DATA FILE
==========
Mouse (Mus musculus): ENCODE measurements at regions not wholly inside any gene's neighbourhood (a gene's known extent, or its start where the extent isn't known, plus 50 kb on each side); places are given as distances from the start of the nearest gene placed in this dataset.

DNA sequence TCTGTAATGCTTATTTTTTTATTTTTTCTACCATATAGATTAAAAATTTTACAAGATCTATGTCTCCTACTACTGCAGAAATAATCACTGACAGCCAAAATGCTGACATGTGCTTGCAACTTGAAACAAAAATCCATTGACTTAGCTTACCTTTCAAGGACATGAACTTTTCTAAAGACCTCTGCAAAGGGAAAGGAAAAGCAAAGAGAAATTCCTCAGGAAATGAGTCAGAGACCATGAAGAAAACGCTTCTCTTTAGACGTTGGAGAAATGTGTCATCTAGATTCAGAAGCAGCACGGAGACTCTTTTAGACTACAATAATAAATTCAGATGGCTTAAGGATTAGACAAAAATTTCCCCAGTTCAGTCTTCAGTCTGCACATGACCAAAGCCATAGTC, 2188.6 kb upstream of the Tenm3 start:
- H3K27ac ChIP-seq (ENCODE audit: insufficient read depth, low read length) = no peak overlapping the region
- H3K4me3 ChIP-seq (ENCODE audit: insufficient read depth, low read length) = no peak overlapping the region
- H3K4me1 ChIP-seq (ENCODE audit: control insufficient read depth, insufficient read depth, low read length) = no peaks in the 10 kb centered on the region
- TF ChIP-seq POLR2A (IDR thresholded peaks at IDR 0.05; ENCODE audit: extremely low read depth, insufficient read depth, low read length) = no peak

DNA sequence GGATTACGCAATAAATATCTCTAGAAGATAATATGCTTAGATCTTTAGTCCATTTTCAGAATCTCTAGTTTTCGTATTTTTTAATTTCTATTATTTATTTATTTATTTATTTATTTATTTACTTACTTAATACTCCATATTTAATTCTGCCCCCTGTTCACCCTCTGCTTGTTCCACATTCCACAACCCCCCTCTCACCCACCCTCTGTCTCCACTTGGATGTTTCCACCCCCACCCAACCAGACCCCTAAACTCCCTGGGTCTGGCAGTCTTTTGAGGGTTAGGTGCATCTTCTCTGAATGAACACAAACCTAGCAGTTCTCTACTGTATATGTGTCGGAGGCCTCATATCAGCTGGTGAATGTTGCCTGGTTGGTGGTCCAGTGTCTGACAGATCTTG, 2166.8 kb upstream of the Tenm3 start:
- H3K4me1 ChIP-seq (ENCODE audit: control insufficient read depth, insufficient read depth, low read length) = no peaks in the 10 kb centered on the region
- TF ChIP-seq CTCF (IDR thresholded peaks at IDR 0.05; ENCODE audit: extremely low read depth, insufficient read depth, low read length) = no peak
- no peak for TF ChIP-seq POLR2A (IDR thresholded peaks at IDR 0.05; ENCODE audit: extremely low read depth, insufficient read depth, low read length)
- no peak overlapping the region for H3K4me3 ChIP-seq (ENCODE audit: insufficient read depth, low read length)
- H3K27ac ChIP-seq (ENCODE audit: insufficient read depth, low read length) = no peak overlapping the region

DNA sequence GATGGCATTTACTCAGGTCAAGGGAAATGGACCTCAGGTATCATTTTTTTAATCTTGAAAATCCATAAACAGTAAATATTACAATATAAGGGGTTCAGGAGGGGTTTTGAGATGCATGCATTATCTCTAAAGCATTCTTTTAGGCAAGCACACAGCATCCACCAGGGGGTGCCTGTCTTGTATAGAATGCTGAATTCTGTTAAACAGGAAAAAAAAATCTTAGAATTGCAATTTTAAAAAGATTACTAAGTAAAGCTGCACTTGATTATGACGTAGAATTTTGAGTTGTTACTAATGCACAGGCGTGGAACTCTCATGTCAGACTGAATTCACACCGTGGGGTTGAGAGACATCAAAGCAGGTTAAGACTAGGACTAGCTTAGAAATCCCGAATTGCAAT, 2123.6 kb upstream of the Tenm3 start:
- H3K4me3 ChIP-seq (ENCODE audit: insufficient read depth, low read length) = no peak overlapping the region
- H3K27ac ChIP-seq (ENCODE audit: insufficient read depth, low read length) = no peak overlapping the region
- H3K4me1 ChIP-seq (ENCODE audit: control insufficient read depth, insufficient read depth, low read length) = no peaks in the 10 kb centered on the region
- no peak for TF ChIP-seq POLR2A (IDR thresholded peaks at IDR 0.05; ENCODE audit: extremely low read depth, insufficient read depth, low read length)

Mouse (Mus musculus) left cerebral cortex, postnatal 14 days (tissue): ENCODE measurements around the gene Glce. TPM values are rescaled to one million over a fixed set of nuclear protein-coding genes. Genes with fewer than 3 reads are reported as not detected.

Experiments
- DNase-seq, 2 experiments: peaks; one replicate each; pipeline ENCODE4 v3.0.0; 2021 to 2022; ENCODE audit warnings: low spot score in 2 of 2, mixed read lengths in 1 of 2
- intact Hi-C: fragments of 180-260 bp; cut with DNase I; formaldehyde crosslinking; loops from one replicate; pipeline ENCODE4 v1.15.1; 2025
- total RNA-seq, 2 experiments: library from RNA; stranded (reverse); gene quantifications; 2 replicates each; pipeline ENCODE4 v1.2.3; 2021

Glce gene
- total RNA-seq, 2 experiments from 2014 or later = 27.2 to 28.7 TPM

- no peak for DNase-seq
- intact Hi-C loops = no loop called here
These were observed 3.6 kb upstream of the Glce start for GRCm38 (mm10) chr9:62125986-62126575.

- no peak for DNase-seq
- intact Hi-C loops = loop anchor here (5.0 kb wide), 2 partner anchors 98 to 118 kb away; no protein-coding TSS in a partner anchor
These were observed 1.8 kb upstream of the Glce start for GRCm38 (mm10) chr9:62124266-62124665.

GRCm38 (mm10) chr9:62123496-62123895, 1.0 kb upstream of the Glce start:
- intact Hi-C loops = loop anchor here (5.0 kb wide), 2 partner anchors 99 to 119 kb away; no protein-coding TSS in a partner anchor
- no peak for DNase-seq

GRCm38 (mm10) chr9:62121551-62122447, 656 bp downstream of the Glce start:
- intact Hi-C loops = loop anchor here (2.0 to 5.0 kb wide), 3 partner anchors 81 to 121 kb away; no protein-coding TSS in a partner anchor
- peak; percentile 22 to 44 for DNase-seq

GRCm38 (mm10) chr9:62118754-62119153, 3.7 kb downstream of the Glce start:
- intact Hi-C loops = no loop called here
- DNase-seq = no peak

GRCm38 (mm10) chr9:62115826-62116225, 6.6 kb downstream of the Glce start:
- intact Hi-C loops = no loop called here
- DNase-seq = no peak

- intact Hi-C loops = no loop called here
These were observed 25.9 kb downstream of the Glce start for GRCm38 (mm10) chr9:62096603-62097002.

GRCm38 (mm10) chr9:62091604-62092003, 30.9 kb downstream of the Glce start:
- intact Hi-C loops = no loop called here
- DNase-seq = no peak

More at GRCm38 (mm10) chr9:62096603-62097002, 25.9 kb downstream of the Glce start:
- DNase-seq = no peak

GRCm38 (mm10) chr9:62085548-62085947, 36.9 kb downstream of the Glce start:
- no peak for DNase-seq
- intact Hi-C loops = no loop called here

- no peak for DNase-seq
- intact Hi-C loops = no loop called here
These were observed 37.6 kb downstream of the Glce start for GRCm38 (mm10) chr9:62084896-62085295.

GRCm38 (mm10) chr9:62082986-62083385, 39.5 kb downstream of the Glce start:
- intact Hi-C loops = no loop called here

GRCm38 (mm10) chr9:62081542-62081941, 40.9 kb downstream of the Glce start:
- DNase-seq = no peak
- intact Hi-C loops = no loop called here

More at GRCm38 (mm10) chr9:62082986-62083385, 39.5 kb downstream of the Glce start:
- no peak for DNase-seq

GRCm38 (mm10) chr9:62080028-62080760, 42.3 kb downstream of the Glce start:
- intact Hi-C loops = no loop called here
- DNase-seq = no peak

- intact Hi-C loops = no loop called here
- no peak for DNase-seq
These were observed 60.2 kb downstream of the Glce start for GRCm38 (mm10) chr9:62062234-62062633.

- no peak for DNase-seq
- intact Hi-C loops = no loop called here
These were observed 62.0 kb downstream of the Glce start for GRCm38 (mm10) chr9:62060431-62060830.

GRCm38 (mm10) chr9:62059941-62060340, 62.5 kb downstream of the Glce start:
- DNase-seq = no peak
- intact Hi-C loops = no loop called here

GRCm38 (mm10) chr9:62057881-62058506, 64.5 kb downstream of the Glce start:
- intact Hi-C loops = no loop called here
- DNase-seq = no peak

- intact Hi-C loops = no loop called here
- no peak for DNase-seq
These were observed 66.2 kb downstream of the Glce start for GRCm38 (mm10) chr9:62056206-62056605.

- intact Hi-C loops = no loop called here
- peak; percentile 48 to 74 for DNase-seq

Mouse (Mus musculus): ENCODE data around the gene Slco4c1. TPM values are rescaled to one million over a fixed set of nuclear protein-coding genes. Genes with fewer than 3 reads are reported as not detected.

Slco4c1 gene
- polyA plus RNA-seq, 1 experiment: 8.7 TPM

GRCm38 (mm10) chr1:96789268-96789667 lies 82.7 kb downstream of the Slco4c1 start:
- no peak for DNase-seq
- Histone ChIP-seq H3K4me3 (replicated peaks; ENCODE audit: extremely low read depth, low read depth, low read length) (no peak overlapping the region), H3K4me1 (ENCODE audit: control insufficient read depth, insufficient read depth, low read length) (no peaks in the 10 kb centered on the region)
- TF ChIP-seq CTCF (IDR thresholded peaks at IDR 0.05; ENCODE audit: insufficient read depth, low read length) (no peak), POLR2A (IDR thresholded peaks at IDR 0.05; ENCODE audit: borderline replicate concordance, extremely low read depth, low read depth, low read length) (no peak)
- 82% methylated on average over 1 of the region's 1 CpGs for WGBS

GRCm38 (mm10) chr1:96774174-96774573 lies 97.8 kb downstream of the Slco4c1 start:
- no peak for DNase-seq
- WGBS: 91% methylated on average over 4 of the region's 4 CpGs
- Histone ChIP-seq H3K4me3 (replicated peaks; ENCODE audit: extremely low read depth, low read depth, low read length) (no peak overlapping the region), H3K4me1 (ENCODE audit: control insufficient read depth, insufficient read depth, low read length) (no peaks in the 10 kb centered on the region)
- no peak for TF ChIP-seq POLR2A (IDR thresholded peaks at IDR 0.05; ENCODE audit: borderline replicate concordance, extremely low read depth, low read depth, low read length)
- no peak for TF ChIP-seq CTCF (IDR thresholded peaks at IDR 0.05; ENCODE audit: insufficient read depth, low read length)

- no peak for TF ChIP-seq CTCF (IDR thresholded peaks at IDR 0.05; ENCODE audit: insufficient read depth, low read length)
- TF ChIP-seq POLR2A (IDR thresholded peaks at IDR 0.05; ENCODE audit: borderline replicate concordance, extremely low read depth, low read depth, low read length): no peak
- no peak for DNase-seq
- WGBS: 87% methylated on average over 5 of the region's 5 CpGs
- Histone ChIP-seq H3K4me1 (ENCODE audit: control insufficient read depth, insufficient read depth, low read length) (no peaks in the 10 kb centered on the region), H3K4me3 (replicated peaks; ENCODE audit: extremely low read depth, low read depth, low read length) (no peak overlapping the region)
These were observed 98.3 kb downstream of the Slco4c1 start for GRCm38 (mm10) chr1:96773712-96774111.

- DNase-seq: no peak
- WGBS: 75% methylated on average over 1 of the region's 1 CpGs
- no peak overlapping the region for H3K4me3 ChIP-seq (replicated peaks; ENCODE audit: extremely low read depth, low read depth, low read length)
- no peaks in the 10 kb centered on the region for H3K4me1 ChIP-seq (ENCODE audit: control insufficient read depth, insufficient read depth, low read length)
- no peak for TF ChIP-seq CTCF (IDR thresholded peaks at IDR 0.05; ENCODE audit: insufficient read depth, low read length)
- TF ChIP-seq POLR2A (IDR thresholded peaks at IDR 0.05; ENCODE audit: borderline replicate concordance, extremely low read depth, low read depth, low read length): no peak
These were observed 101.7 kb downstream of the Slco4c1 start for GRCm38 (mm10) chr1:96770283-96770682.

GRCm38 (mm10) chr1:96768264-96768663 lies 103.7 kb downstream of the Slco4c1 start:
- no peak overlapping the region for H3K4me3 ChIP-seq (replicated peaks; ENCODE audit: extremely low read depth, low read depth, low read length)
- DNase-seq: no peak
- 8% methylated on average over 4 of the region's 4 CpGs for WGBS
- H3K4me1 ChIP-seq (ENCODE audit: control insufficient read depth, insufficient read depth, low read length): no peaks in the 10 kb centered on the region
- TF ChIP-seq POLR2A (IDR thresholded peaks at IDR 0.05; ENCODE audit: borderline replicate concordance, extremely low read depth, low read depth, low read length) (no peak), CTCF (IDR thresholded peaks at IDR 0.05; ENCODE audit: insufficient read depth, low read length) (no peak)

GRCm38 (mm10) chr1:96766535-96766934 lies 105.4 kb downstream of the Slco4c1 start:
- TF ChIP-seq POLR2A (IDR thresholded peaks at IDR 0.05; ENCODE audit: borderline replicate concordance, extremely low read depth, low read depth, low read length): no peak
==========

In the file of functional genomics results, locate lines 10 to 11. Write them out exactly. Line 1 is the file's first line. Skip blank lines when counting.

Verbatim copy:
- no peak for TF ChIP-seq POLR2A (IDR thresholded peaks at IDR 0.05; ENCODE audit: extremely low read depth, insufficient read depth, low read length)
- no peak overlapping the region for H3K4me3 ChIP-seq (ENCODE audit: insufficient read depth, low read length)